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How We Got That Ribbed Edge

August 17, 2012

Howdy, Spud & Chloë Pals! Neighbor Elizabeth here.

Well, how did the swatching go? Are you anxious to get started on your hat? Today, we’ll cover steps one and two of setting up our stitches for the tubular edge on the Chinese Lantern Hat using the Kitchener Rib Cast-On technique. (Step three will be covered next time, along with the chart.) This particular cast-on technique works well with the cotton/wool Outer yarn because it maintains its size and shape. I learned how to do this from one of my favorite knitting references, Big Book of Knitting by Katharina Buss.

Supplies

For the cast-on/set-up row, you will need:

  • Size K crochet hook
  • Smooth waste yarn close in size to Outer
  • The largest of the three needles sizes you will use for your hat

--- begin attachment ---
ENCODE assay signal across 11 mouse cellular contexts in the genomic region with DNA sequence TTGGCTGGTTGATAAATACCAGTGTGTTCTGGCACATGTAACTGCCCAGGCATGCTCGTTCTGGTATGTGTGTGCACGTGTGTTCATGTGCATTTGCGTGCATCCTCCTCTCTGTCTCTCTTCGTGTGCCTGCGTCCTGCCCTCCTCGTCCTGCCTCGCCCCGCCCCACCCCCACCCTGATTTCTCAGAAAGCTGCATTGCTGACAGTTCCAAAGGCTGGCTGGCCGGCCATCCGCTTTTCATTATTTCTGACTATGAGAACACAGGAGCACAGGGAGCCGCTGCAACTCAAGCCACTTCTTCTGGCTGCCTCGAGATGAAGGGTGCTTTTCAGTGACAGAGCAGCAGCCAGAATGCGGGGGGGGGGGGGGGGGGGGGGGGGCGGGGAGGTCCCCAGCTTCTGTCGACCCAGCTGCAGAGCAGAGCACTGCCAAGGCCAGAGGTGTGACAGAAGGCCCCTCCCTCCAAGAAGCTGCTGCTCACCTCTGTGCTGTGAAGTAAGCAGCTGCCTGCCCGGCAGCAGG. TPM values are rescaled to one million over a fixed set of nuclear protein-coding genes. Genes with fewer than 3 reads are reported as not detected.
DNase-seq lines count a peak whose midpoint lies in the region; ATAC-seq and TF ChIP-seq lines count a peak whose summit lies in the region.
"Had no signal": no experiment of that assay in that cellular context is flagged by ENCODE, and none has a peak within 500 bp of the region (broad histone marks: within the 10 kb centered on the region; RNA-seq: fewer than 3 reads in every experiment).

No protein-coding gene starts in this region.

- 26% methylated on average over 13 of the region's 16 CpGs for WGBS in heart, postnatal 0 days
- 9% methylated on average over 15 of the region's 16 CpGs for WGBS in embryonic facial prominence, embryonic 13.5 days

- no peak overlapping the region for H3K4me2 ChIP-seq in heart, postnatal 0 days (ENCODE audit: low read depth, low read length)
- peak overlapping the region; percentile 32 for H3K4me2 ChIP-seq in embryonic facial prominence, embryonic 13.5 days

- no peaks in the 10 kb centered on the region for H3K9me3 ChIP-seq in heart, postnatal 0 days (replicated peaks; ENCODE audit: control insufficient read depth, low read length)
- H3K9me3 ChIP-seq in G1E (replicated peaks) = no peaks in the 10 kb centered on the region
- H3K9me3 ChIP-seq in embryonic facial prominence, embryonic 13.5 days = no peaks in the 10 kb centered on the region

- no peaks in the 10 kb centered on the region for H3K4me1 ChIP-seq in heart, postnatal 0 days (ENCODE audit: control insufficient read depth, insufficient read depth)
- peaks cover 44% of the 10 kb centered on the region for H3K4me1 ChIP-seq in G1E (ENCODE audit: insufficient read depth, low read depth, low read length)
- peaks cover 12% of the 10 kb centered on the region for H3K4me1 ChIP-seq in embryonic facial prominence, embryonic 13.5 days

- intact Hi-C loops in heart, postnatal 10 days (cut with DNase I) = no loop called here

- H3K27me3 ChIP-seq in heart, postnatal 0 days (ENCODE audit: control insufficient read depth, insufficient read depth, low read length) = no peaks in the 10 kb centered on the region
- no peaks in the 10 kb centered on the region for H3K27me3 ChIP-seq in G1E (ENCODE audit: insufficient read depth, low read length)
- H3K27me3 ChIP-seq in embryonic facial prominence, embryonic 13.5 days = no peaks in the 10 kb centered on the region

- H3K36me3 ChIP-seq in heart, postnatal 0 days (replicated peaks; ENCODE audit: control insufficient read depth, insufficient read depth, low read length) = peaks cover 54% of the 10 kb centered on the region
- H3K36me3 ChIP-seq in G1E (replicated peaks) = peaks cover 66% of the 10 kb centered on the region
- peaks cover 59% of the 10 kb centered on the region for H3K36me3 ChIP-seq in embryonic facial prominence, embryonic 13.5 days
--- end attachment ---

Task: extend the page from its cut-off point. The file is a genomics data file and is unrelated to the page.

For my hat, I used several strands of thinner cotton yarn held together to match the weight of Outer as my waste yarn. The needle size you choose will be a US 10 (6 mm) or two sizes larger than the size required to match gauge (needed for Step Three). My largest needle size, based on my gauge swatch, is a US 10½ (6.5 mm).

Kitchener Rib Cast-On Using a Crochet Chain

Step One

The pattern tells us to loosely crochet a chain of a minimum of 29 sts with the waste yarn. It should be at least 30 sts, but I recommend more, in case you have difficulty getting your needle into the next stitch. (I made mine with 30, but would have been happier with 40. 😉 )

Make your crochet chain.

Step Two

Turn the chain over, so the raised ridge of stitches is facing up, and begin to cast-on as follows:

Knit into the first raised ridge stitch of the crochet chain.

Knit the second stitch in the same manner.

Before knitting into the third stitch, make a yarn over.

Knit into the third stitch.

Four stitches total–viewed from the back, it’s easy to see the yarn over.

Continue casting on with a yarn over in between each stitch until you have 58 sts total, ending with a knit stitch.

Up Next

Making Magic: Knitting the ribbed band and working from a chart!

Happy Knitting!

~ Neighbor Elizabeth

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